[Video] I Like Bugshells: Changing the world at age 5

Today's post comes to us from Carolyn Baas, whose daughter, Bella, is featured in the video "I Like Bugshells," which originally appeared on the "I Like Giving" blog. Bella's generosity at just 5 years old has inspired many others to demonstrate a giving spirit -- and just might change the world. See how!

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    Planting a brighter future

    As a recent graduate of Quang Nam Forestry College in central Vietnam, Ating Ai, 22, speaks with passion about protecting woodlands and the natural environment.

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    Ai's enthusiasm is not just a reflection of his academic studies. It arises from painful firsthand experiences of slash-and-burn farming techniques that kept his family desperately poor.

    As a child, Ai camped out with his family on their plots of land in the hills around their home in the Quang Nam province of Vietnam.

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      Sponsorship Q&A with a Program Manager in India

      World Vision works with each community and its families to determine what is needed most to improve the lives of their children and fight poverty.

      Recently, our Facebook fans submitted questions about how this happens. With those questions in hand, World Vision's Annila Harris interviewed Pratyush Das, our program manager in India.

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        Redeeming what was once lost

        Today's story comes from India, where Amit and his family have undergone a remarkable journey from the darkest depths of poverty to a sense of renewed hope and freedom from potentially tragic outcomes -- like street begging and dangerous labor.

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        Amit’s family moved to New Delhi from a rural, impoverished area of India to try to start a new life. Upon their arrival, they moved into a small hut in a slum area. His father sold vegetables, and the family managed to scrape by.

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          Child sponsorship: life in all its fullness

          Child sponsorship opens the door to better future for a child in need by providing life-giving essentials like nutritious food, clean water, education, and healthcare.

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            Child sponsorship opens the door to a better future

            Josh Cox, world-class runner and America's record-holder for the 50K, meets his sponsored child, Rodgers, as part of this year's True Spirit of Christmas Tour. Josh shares how sponsorship has changed Rodgers' life, family, and community -- and his own life.

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            "I never thought in my wildest dreams I would get be the America record-holder for the 50K…and that I would get to do what I love and pursue my passions, chase my dreams [and] get to run full-time.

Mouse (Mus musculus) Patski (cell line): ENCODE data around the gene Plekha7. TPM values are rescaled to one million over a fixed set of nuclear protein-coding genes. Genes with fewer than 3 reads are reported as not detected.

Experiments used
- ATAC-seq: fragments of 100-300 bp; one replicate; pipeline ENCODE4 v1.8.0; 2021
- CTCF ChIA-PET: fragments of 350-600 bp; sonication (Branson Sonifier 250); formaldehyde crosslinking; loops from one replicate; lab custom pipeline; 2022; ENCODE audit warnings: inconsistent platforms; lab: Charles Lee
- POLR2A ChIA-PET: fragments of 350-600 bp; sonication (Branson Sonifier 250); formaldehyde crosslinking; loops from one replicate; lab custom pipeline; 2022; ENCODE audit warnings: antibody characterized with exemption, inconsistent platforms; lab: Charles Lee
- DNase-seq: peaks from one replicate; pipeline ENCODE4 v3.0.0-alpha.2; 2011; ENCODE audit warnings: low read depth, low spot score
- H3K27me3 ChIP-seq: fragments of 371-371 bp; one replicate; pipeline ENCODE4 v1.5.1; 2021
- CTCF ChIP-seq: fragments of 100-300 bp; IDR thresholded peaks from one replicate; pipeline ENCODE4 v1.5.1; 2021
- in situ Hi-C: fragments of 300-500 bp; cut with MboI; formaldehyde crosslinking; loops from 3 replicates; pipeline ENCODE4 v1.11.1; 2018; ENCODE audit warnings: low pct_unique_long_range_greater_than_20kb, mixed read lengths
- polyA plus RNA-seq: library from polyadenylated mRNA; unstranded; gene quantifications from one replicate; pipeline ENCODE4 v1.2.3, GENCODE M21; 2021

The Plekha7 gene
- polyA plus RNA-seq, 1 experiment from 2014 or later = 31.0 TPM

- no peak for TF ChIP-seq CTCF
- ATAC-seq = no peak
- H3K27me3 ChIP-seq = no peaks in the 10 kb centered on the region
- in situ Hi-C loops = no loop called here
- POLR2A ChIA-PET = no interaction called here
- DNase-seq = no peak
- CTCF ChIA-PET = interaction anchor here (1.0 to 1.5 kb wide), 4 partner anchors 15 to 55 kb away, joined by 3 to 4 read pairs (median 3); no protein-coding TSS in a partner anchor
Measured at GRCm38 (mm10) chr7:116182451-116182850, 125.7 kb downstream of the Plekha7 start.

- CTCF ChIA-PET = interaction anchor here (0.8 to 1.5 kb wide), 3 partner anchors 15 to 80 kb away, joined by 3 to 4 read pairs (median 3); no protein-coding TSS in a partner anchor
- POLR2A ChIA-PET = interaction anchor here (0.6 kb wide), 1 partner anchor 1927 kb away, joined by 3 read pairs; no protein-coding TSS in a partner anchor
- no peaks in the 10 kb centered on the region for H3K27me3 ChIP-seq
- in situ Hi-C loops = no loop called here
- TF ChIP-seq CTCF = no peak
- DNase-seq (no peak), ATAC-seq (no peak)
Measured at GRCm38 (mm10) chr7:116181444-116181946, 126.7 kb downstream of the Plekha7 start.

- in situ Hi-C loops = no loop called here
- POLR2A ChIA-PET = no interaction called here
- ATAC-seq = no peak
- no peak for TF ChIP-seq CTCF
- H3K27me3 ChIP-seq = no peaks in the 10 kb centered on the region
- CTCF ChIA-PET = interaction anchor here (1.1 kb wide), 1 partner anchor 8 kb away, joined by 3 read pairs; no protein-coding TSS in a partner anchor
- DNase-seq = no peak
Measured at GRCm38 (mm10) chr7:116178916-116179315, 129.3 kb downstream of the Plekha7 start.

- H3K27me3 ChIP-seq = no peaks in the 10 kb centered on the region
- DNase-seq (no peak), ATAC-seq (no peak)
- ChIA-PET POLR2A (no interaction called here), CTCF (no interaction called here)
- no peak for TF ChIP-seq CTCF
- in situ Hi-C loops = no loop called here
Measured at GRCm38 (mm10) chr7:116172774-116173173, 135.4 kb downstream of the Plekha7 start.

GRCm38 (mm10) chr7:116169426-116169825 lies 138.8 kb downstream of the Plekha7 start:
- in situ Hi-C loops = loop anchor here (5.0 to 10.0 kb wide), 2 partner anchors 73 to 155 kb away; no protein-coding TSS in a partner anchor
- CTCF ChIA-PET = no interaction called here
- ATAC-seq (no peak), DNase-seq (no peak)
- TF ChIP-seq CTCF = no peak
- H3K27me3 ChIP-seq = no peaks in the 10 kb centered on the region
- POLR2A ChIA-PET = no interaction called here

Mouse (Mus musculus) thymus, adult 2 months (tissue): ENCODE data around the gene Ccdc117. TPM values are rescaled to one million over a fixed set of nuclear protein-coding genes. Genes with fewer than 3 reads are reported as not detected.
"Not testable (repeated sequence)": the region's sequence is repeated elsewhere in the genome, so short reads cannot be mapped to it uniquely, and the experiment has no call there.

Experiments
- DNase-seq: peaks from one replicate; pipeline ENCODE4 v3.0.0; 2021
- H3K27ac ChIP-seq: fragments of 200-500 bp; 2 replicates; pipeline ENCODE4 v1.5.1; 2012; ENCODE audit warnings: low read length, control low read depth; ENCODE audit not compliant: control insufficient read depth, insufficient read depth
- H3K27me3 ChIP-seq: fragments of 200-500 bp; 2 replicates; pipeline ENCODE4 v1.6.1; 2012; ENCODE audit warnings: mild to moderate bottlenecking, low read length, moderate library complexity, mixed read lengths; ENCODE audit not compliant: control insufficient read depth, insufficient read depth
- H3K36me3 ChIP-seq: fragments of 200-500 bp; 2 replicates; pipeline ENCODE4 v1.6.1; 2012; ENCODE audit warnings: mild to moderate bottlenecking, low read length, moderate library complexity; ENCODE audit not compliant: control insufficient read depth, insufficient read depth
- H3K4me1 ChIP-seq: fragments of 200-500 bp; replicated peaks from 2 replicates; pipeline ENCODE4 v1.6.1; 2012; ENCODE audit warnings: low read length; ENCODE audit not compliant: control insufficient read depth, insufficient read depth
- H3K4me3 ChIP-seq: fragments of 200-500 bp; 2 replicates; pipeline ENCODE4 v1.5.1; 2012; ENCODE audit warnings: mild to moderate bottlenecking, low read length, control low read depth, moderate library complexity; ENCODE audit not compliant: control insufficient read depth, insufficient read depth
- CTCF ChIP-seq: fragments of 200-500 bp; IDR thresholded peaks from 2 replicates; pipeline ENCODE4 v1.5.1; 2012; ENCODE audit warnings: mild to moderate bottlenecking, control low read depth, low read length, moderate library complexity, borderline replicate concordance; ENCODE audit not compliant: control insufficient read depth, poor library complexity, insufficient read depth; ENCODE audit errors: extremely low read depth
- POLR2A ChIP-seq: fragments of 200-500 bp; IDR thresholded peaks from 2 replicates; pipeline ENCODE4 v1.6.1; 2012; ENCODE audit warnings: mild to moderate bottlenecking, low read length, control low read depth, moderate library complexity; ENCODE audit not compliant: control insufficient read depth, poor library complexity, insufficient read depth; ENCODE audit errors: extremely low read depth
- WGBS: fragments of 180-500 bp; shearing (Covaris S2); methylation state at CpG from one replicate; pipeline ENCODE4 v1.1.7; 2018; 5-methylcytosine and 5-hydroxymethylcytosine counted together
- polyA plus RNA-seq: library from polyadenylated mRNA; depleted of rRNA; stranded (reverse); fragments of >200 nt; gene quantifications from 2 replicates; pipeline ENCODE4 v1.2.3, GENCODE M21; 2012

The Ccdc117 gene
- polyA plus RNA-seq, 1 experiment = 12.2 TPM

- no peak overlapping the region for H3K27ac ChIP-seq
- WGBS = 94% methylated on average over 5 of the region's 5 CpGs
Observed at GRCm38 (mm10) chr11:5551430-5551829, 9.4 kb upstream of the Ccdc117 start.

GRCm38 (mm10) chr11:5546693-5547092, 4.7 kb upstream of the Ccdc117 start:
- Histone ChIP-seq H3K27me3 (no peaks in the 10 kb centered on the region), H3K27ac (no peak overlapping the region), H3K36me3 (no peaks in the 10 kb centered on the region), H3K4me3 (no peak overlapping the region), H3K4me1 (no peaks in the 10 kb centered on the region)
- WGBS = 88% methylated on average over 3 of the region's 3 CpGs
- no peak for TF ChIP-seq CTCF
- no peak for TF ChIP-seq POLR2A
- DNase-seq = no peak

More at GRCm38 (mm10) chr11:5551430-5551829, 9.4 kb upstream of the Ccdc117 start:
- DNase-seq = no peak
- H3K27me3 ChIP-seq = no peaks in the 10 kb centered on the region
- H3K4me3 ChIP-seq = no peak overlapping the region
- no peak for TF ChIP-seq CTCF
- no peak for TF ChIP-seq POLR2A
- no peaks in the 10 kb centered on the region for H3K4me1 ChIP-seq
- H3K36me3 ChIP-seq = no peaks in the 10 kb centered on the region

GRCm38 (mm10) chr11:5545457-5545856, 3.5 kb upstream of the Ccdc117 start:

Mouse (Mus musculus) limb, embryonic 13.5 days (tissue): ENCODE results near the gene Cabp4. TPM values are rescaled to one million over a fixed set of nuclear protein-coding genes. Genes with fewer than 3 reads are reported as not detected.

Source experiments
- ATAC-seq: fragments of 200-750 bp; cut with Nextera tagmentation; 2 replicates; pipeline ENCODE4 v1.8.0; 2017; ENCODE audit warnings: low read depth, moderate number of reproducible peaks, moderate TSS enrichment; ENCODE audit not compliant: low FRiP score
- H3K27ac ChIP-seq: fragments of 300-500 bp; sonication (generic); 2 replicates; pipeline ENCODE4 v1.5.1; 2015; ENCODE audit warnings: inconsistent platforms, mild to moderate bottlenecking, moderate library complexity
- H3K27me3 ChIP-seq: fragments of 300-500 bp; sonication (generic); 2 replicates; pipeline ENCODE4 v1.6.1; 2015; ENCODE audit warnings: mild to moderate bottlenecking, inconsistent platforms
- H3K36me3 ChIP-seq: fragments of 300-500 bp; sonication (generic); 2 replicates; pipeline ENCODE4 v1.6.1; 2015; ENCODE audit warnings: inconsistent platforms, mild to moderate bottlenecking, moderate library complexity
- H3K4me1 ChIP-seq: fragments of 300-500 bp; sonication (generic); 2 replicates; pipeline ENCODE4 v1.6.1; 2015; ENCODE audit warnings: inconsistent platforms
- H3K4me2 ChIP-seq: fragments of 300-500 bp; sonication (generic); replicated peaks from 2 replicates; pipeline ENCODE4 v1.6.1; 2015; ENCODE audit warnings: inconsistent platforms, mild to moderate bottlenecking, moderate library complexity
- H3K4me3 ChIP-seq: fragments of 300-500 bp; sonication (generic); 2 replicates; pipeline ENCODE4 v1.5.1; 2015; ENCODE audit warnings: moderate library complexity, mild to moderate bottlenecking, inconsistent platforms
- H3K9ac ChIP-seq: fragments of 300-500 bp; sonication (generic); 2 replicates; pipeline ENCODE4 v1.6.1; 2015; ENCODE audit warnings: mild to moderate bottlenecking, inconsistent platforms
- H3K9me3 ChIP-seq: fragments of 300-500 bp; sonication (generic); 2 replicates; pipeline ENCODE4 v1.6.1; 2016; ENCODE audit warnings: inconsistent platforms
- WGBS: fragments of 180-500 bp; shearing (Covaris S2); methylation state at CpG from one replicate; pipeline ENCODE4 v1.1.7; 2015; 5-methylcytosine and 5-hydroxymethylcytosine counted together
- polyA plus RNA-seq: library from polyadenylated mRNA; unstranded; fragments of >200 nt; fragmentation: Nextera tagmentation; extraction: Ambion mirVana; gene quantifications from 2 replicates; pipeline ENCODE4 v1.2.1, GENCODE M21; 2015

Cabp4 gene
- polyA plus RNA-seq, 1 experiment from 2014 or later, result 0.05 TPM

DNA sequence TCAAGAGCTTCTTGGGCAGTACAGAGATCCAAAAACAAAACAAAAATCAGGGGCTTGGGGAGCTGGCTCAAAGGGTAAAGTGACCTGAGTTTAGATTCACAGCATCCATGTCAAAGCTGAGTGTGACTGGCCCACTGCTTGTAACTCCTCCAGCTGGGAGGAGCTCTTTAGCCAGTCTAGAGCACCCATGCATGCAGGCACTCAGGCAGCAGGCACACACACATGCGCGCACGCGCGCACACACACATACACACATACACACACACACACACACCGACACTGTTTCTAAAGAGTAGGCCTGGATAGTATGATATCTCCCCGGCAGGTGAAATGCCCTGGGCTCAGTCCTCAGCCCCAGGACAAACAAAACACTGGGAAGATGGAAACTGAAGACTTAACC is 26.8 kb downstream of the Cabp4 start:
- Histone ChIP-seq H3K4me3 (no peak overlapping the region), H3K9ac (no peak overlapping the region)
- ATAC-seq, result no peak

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              Small acts of greatness

              Three DJs at K-LOVE, the nation’s largest Christian radio network, are moms who not only love their own kids, but are passionate about loving other children, too.

              For Amanda, Amy, and Kelli, helping kids means helping moms -- and serving Jesus.

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                Survive to thrive

                Each day, thousands of children are robbed of the chance to live a healthy, productive life -- all because of preventable, treatable diseases.

                World Vision is partnering with national radio network K-LOVE -- which includes more than 400 contemporary Christian radio stations across the country -- to help children around the world Survive to 5.

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                  A doll named Alma

                  Today's guest post comes from Alexis Dionne, a World Vision sponsor who shares what she does to let her sponsored children know they're loved and cared for during the holiday season.

                  If you're a World Vision sponsor as well, you can log in to My World Vision for ideas on how to connect with your sponsored child as the holidays approach.

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                  The holidays can be overwhelming.

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                    Who's that girl?

                    "Who’s that girl?" I wondered while watching Carter’s Chord, a sister band who recently traveled to the Dominican Republic to create a video of their song, "Love a Little Bigger."

                    I love the song and its message: how blessed we are and how a luxury, like drinking a $4 cup of coffee, can make us feel guilty, especially when we are confronted by pictures of the poor.

                    Being from Seattle, the coffee center of the universe, I can relate.

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